Escape the current capital of Thailand to visit the old one: Ayutthaya. The historical city is about 70 kilometers from Bangkok, and it is filled with delicious food, a laid-back city vibe, and most importantly and noteworthy of all, the ancient ruins found throughout. Here, a brief history of these intriguing remains found in Ayutthaya.
Sukhothai was the first Siamese capital of Thailand and was founded in 1238. Ayutthaya was later founded in 1350, but it did not become a thriving city until about 1378. It remained the flourishing capital for about 400 years (until 1767). Sukhothai took a back seat to the thriving new capital and was, for the most part, forgotten. It was put back on the map by Rama I, when he used ancient Sukhothai artifacts to enrich and decorate his temples in Bangkok during the Chakri dynasty.
Ayutthaya remained the capital for so long for a number of reasons. For one, it was home to an extensive trading port that welcomed international merchants, many of whom were from Europe. The city was a memorable one to these travelers because of the many temples and palaces found here. In addition to trading, the waterways that surrounded the city were useful in terms of protecting it, creating a watery fortress of sorts.
The city was named by the same man who made Ayutthaya the capital: King Ramathibodi. Ayutthaya was named after a magical kingdom from Thailand’s national epic, the Ramakien.
The old capital of Thailand came to a brutal end when it was attacked by the Burmese. Much of the city was devastated by fire, and those who were not killed were taken by the Burmese and forced into slavery. The city fell in 1767. Most of the city was destroyed, and what is left of these relics and temples are still found in Ayutthaya today, of which there are about 50.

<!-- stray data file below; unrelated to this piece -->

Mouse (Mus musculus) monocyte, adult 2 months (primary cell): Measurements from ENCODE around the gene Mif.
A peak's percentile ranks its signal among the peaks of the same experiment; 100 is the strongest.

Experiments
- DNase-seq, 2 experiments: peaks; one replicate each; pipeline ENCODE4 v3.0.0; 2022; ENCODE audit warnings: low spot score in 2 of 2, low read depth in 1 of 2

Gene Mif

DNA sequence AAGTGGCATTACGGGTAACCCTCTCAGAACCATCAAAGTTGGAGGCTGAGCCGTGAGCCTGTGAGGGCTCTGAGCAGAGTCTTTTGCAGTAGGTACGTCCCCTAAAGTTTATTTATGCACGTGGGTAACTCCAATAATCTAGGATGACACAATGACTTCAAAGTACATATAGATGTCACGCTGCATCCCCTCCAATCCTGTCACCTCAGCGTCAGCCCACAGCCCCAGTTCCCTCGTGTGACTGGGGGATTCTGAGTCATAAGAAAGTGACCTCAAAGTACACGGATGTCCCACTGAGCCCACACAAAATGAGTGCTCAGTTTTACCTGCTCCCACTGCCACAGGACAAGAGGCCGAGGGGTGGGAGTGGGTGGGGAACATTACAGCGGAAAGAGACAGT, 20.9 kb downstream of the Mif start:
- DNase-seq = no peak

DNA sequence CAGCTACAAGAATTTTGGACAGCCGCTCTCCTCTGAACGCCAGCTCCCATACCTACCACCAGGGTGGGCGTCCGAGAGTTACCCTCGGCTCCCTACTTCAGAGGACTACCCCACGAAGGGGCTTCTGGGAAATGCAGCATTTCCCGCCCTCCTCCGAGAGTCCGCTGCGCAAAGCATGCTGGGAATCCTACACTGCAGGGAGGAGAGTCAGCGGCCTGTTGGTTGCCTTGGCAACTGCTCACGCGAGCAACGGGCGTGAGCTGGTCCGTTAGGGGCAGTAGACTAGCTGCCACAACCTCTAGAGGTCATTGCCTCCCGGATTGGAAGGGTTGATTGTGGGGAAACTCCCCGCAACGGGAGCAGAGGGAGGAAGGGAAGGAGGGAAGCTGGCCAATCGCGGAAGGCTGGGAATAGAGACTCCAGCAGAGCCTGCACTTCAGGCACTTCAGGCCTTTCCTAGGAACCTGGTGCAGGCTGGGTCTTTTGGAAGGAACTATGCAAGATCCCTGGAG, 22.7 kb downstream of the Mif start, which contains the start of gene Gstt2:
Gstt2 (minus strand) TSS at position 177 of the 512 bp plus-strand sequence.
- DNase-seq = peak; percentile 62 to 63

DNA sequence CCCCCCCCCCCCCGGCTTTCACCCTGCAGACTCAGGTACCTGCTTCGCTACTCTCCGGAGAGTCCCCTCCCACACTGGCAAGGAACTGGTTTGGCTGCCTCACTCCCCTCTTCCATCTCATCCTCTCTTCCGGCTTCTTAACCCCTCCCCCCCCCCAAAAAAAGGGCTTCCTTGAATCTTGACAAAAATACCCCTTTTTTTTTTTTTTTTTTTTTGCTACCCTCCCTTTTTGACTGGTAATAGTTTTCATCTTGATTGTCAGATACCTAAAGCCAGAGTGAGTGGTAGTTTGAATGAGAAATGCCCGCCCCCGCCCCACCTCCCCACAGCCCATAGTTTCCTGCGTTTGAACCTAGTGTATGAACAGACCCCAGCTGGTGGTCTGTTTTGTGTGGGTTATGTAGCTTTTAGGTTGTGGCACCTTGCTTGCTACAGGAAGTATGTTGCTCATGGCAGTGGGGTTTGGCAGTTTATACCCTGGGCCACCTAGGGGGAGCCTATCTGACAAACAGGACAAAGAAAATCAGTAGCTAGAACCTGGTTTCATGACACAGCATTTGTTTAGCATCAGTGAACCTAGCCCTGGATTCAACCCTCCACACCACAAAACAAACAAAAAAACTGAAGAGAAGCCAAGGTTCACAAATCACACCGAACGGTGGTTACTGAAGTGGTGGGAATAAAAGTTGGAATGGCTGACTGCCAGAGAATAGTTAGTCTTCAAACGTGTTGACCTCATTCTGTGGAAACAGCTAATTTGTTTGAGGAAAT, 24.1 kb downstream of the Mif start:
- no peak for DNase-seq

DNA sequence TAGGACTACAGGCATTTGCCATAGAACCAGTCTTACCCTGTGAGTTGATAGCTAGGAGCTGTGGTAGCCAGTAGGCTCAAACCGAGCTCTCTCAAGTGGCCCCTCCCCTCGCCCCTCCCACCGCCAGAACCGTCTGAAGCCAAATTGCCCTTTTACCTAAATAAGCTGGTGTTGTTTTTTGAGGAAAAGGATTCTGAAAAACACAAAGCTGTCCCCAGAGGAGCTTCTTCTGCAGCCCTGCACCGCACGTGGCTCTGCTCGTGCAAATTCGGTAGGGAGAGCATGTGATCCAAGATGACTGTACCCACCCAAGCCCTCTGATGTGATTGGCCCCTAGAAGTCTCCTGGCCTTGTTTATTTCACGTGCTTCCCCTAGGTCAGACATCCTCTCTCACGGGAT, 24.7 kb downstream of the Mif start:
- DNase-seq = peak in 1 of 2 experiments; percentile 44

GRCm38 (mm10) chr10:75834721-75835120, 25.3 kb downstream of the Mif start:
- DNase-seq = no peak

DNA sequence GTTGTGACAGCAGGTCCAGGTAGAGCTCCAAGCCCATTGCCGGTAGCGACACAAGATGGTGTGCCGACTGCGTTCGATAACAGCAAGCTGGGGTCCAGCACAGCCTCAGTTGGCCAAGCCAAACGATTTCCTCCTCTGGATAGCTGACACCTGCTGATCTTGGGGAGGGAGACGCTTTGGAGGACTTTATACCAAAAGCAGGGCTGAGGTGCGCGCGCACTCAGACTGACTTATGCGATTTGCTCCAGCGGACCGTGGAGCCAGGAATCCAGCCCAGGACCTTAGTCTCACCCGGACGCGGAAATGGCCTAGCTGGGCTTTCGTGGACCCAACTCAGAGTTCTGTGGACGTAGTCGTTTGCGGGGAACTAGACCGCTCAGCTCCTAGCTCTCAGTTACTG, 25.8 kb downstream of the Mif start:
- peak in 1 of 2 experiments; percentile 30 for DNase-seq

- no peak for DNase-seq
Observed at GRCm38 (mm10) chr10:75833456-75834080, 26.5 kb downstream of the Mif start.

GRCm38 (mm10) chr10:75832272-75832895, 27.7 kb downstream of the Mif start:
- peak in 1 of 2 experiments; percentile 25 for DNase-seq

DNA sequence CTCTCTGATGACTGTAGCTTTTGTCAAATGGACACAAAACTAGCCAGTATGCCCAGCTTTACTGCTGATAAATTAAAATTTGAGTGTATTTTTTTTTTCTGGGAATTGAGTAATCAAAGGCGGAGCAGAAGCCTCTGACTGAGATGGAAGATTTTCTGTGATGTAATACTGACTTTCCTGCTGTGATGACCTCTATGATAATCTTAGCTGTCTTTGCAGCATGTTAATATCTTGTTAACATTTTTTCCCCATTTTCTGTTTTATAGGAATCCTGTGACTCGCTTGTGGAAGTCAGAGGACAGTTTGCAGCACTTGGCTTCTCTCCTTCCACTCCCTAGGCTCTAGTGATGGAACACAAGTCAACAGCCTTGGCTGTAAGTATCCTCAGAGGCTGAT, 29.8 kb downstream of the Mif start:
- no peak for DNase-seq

All of the ruins found in Ayutthaya today took about 150 years to complete in total. Many of the palaces were made of wood which did not withstand the fires that destroyed the capital – which is why mainly stone temples remain. The temples have their own Siamese style, but many of the temples’ construction drew upon inspiration from other influences, including Sri Lanka. There are also instances of Khmer architecture, as the capital started out as a Khmer military and trading outpost. These ruins were discovered in 1991, and they were designated a UNESCO World Heritage Site. Since then, the ancient city has been squeezed into busy Thailand travel itineraries and makes a great day trip for those who have a few days in Bangkok.
The Victory Monument bus station is no more, so visitors will have to head to the MRT Subway Station Mochit or the BTS Skytrain Station Mochit to get to the northeastern bus terminal. It is here they will find buses to Ayutthaya. Visitors can also take the scenic train ride from the Hua Lamphong Station off the Hua Lamphong MRT Subway Station. Really adventurous travelers can opt to visit via boat, as well.